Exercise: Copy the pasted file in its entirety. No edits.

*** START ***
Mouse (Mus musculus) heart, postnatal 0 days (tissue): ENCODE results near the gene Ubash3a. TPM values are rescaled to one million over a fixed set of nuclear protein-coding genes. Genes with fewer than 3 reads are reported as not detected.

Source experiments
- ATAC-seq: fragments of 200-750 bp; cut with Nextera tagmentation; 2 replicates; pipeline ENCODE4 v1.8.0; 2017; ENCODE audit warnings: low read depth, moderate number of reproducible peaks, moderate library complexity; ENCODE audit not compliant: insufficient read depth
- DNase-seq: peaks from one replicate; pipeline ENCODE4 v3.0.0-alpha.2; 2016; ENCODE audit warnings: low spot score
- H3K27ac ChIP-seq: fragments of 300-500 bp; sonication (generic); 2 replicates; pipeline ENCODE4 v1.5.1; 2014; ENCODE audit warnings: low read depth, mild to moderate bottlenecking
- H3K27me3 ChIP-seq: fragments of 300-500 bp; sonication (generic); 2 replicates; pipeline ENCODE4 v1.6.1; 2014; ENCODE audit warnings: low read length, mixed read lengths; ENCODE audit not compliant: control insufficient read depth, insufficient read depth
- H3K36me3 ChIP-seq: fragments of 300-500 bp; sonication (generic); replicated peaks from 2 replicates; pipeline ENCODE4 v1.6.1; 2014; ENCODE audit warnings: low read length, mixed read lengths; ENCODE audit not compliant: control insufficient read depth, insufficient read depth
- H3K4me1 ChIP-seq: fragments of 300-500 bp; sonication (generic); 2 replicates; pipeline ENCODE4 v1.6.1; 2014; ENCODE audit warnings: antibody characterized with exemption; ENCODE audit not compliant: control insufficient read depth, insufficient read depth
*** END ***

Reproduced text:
Mouse (Mus musculus) heart, postnatal 0 days (tissue): ENCODE results near the gene Ubash3a. TPM values are rescaled to one million over a fixed set of nuclear protein-coding genes. Genes with fewer than 3 reads are reported as not detected.

Source experiments
- ATAC-seq: fragments of 200-750 bp; cut with Nextera tagmentation; 2 replicates; pipeline ENCODE4 v1.8.0; 2017; ENCODE audit warnings: low read depth, moderate number of reproducible peaks, moderate library complexity; ENCODE audit not compliant: insufficient read depth
- DNase-seq: peaks from one replicate; pipeline ENCODE4 v3.0.0-alpha.2; 2016; ENCODE audit warnings: low spot score
- H3K27ac ChIP-seq: fragments of 300-500 bp; sonication (generic); 2 replicates; pipeline ENCODE4 v1.5.1; 2014; ENCODE audit warnings: low read depth, mild to moderate bottlenecking
- H3K27me3 ChIP-seq: fragments of 300-500 bp; sonication (generic); 2 replicates; pipeline ENCODE4 v1.6.1; 2014; ENCODE audit warnings: low read length, mixed read lengths; ENCODE audit not compliant: control insufficient read depth, insufficient read depth
- H3K36me3 ChIP-seq: fragments of 300-500 bp; sonication (generic); replicated peaks from 2 replicates; pipeline ENCODE4 v1.6.1; 2014; ENCODE audit warnings: low read length, mixed read lengths; ENCODE audit not compliant: control insufficient read depth, insufficient read depth
- H3K4me1 ChIP-seq: fragments of 300-500 bp; sonication (generic); 2 replicates; pipeline ENCODE4 v1.6.1; 2014; ENCODE audit warnings: antibody characterized with exemption; ENCODE audit not compliant: control insufficient read depth, insufficient read depth